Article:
As a former athlete and current coach, I never did just one or the other type of stretching. Our warm up routines always involved some type of jog, static stretch, and dynamic stretch/drills. I would be interested to see how a combination of both static and dynamic stretching would influence performance. I've never had a coach, or would tell my athletes to just stretch and then be ready to compete.
Part of a warm-up is having a routine and getting both your mind and body ready for practice/competition. Also, how do these results roll over into sports who don't have a great need for anaerobic power, like distance running or biking? Would it matter whether these athletes were only doing static versus dynamic stretching?

Mark A. Rice said...

Whitney, thanks for reading. I hear where you're coming from regarding routine/preparation. As far as the effects on distance runners and the like, i think that might be something that needs to be investigated in the future. As i said earlier, i believe that there is a time and place for both static and dynamic stretching and as ATCs, PTs and coaches it's important to know what stretching format is most appropriate in what instances. On another note, other studies referenced by this one show that there can be extended performance deficits post static-stretch can extend for up to 30 minutes.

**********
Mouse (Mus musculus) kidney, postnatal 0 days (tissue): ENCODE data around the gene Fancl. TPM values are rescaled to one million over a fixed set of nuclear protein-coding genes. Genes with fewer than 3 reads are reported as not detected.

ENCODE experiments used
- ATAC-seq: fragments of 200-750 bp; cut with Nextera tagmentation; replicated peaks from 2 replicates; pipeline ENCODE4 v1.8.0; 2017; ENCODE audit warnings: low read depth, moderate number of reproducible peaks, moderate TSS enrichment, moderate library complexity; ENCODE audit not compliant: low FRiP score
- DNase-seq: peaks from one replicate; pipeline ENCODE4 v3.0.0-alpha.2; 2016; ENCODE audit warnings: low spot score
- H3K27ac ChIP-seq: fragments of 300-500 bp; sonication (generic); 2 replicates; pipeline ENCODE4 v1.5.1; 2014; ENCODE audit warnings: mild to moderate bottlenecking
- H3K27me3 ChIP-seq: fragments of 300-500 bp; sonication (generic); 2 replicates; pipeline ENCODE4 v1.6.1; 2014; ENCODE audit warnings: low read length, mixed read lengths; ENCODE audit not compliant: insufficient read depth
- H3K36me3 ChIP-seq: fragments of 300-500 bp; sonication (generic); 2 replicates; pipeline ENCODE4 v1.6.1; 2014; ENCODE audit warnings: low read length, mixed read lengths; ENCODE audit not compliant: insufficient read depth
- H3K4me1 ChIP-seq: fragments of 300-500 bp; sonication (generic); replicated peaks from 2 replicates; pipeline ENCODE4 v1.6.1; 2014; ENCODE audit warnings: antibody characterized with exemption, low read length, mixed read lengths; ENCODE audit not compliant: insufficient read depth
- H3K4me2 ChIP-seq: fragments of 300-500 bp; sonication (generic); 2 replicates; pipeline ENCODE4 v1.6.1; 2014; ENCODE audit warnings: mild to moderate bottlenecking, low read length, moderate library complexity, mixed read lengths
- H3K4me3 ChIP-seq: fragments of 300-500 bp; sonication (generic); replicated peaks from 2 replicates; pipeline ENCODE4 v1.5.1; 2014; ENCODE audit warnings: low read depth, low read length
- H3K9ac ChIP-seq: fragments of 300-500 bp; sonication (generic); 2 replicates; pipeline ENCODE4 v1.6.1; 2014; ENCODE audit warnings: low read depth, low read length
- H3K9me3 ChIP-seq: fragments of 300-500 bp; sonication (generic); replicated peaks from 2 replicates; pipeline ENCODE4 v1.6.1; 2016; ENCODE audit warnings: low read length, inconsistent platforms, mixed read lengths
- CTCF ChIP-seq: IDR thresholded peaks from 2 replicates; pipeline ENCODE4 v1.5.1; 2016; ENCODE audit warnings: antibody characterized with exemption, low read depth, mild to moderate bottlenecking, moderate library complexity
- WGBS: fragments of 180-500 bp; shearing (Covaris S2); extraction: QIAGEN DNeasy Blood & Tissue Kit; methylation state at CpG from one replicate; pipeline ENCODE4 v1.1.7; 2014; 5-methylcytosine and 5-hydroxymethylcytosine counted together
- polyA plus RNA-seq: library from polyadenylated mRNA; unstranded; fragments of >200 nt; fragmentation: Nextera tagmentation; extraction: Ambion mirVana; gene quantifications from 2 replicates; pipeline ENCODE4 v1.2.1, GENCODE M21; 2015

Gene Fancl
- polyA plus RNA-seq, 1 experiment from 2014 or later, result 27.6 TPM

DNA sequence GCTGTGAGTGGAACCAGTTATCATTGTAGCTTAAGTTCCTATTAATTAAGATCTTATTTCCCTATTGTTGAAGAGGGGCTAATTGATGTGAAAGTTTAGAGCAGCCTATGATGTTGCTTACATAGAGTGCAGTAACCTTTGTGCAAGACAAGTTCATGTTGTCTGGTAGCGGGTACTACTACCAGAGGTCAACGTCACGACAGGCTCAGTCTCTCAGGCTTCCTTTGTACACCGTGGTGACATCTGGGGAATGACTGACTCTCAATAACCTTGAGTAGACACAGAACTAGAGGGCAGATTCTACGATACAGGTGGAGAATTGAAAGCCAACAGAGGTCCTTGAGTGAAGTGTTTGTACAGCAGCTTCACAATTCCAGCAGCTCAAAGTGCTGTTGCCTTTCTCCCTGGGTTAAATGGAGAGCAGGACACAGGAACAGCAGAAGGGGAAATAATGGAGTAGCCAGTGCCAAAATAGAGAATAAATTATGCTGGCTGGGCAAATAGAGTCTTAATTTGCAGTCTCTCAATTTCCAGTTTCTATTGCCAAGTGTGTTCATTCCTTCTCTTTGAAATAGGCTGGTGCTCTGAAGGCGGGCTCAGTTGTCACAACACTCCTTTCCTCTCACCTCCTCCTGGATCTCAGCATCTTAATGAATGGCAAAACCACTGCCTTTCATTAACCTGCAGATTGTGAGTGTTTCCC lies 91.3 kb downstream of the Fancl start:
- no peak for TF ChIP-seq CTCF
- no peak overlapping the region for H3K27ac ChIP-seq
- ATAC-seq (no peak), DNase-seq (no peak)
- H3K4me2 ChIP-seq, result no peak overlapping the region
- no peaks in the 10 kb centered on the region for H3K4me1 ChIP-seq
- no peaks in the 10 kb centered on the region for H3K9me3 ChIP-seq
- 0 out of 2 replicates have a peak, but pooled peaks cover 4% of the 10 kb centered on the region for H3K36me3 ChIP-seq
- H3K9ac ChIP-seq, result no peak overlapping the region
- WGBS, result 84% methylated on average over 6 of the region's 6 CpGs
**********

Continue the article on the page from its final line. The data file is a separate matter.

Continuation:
At the heart of this topic is the fact there really isn't a whole lot of research out there delineating the effect of stretch on performance. I anticipate seeing more studies in the future and that they will eventually be able to answer the questions that you have.

Anonymous said...

Dr Mike Marshall has written that muscles don't "stretch" since the 1970's and warned of the dangers of static stretching since then. Source: Dynamic "stretching" is simply warming up. That is what athletes should do assuming it is specific to the task at hand.

Theresa Bowers PT said...

Although most current stretching research studies recommend dynamic over static stretching, I have not seen any studies involving children or adolescents who are still growing. Does anyone know of any research done on this age group? With so many children and teens involved in sports - often on a daily basis - it would be important for coaches to not apply studies done on adults to children without any research to support this.

Jeffrey B. Driban, PhD, ATC, CSCS said...

Hi Theresa:
You bring up a great point that we might not be able to apply findings among adults to children. A lot of these studies are done with college-age athletes so it's also not clear if we can apply them to older weekend warriors.

A few studies of note:
Needham et al (2009): Assessed 20 elite youth soccer players and the results favored dynamic stretching (based on examining functional performance post stretching).